You are looking at some good options from the Boston list :)

Phoenix
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How are layers attached to one another in a latex mattress? 05 Jul 2014 20:57 #3

  • chiron
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Thanks for pointing me towards those other posts about two-sided mattresses and the benefits of finished vs. zipped-shut mattresses.

When I am there next weekend I will check with The Mattress Maker to find out how they finish their mattresses, and what is involved in swapping comfort layers either in the short term (just in case we don't like the mattress once we get it home), or the long term (if the top layer breaks down or our preferences change after several years).

To summarize my take-home message from the other posts you linked to:
If The Mattress Maker can make a two-sided mattress that satisfies my wife and my needs in terms of PPP, then the increased life due to being able to flip the mattress over would likely outweigh the inability to swap out layers without bringing the mattress back to the factory.
However, if a thicker comfort layer is necessary in order to satisfy our needs, then a one-sided mattress is likely better/necessary, in which case having it in a zip cover might be a good idea because we can swap the top layer if necessary down the line.

I'll be honest, although I'm pretty sure our current mattress is two-sided, I don't think we've ever flipped (except by accident when we moved). However, our current mattress was a cheap one my wife purchased while in grad. school. Based on how much I'm spending on this mattress, if I end up with a two-sided mattress, it will go into my calendar to religiously flip it every 3 months (or whatever the manufacturer recommends).

Thanks for the advice. I'll make sure to report back on how our next visit to The Mattress Maker (and hopefully Spindle Mattress) goes.

- Ben

PS: When I mentioned The Mattress Underground to the people at The Mattress Maker, they said I was the third person in a week to mention the website, which sounded like a good thing in their book. One of the people I spoke to (I forget his name) also mentioned he had talked to you in the past. I wonder whether anyone at The Mattress Maker will read my post here before I see them next weekend.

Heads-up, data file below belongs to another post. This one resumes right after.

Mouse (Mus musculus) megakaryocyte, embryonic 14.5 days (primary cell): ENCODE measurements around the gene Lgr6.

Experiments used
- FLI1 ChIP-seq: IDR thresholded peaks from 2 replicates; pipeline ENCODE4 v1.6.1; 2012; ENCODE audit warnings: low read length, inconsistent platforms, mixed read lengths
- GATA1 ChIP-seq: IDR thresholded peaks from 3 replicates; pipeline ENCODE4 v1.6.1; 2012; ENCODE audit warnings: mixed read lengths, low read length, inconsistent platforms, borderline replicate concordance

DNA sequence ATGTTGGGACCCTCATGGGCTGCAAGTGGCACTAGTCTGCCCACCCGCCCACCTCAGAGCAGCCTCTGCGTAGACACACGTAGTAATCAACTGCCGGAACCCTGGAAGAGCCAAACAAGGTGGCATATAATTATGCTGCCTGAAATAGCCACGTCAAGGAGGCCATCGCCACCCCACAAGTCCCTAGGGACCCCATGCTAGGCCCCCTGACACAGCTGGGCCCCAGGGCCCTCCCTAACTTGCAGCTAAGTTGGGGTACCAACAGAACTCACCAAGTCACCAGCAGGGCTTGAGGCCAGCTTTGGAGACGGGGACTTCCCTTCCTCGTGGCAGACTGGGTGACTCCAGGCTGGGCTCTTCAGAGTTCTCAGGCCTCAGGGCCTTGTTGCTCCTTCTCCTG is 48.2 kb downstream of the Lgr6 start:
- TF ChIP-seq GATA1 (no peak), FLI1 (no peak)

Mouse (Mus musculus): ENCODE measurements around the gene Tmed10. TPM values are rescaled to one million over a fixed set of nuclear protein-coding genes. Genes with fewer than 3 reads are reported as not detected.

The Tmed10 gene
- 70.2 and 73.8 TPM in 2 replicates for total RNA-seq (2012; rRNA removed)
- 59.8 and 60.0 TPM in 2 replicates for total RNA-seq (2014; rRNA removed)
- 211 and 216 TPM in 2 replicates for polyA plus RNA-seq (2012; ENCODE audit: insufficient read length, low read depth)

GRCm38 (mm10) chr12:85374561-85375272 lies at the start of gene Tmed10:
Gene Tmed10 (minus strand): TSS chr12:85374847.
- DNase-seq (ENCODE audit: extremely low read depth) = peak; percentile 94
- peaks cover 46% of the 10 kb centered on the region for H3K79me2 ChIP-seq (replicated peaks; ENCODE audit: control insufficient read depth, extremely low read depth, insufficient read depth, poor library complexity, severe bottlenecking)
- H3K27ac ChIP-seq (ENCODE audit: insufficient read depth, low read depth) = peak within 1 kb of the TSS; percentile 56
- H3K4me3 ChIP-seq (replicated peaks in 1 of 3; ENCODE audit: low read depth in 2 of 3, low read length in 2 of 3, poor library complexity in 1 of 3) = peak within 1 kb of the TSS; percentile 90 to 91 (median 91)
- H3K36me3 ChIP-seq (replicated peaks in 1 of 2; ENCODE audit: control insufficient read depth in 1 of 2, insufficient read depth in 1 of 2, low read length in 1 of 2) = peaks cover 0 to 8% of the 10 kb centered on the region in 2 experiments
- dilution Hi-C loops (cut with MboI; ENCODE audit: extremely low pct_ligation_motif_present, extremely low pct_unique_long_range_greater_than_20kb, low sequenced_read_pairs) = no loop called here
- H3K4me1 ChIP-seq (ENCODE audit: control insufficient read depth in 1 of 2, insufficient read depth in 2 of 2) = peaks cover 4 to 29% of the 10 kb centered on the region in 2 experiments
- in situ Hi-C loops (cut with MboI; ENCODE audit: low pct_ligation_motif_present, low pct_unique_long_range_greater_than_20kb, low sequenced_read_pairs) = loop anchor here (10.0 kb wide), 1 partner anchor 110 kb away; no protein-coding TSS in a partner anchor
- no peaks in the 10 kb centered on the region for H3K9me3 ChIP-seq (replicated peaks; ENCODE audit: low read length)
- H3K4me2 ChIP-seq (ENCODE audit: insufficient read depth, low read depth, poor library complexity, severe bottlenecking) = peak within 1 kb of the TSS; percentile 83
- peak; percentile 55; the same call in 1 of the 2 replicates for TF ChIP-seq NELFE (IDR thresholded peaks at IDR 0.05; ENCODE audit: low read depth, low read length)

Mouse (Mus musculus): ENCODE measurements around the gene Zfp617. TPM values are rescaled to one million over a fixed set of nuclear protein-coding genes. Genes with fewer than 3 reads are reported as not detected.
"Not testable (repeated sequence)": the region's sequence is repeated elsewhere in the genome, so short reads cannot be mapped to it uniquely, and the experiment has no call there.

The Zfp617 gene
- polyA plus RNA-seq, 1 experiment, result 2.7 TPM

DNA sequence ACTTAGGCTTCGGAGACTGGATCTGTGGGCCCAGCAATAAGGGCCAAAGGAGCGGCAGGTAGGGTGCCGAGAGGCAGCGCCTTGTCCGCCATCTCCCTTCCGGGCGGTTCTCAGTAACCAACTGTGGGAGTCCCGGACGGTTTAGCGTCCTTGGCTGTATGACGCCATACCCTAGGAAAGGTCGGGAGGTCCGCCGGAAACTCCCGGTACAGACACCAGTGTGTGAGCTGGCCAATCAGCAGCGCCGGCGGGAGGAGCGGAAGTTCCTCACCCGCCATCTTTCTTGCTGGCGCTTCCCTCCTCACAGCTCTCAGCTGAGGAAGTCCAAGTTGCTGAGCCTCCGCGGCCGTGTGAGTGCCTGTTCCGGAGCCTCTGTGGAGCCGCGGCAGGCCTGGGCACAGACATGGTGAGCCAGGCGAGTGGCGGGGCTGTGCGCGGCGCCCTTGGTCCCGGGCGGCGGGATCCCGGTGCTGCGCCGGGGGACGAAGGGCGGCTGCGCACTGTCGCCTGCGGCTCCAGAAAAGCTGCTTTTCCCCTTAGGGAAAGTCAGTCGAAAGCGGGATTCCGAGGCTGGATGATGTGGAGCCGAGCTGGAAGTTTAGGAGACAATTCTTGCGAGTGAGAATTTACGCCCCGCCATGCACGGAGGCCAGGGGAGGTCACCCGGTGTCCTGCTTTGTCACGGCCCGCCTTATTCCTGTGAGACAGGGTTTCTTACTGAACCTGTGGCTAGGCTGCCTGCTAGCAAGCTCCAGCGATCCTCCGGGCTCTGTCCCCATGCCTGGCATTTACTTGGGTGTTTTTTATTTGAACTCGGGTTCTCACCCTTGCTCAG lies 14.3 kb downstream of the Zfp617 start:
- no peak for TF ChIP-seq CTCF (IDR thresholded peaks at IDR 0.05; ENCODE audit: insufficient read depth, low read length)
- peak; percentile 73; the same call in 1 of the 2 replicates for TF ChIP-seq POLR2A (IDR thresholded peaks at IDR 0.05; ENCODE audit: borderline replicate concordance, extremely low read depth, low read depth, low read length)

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How are layers attached to one another in a latex mattress? 05 Jul 2014 22:30 #4

  • phoenix
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Hi chiron,

To summarize my take-home message from the other posts you linked to:
If The Mattress Maker can make a two-sided mattress that satisfies my wife and my needs in terms of PPP, then the increased life due to being able to flip the mattress over would likely outweigh the inability to swap out layers without bringing the mattress back to the factory.
However, if a thicker comfort layer is necessary in order to satisfy our needs, then a one-sided mattress is likely better/necessary, in which case having it in a zip cover might be a good idea because we can swap the top layer if necessary down the line.


I think that's a reasonable synopsis.

Thanks for the advice. I'll make sure to report back on how our next visit to The Mattress Maker (and hopefully Spindle Mattress) goes.


I'm looking forward to your feedback after your visit(s).

PS: When I mentioned The Mattress Underground to the people at The Mattress Maker, they said I was the third person in a week to mention the website, which sounded like a good thing in their book. One of the people I spoke to (I forget his name) also mentioned he had talked to you in the past. I wonder whether anyone at The Mattress Maker will read my post here before I see them next weekend.


It's always good to see that the site is having an effect ... thanks for sharing their comments :)

Phoenix
Researching for a mattress?... Be sure to read The Mattress Shopping Tutorial.
Click here for TMU Discount Codes if purchasing from Our Trusted Members.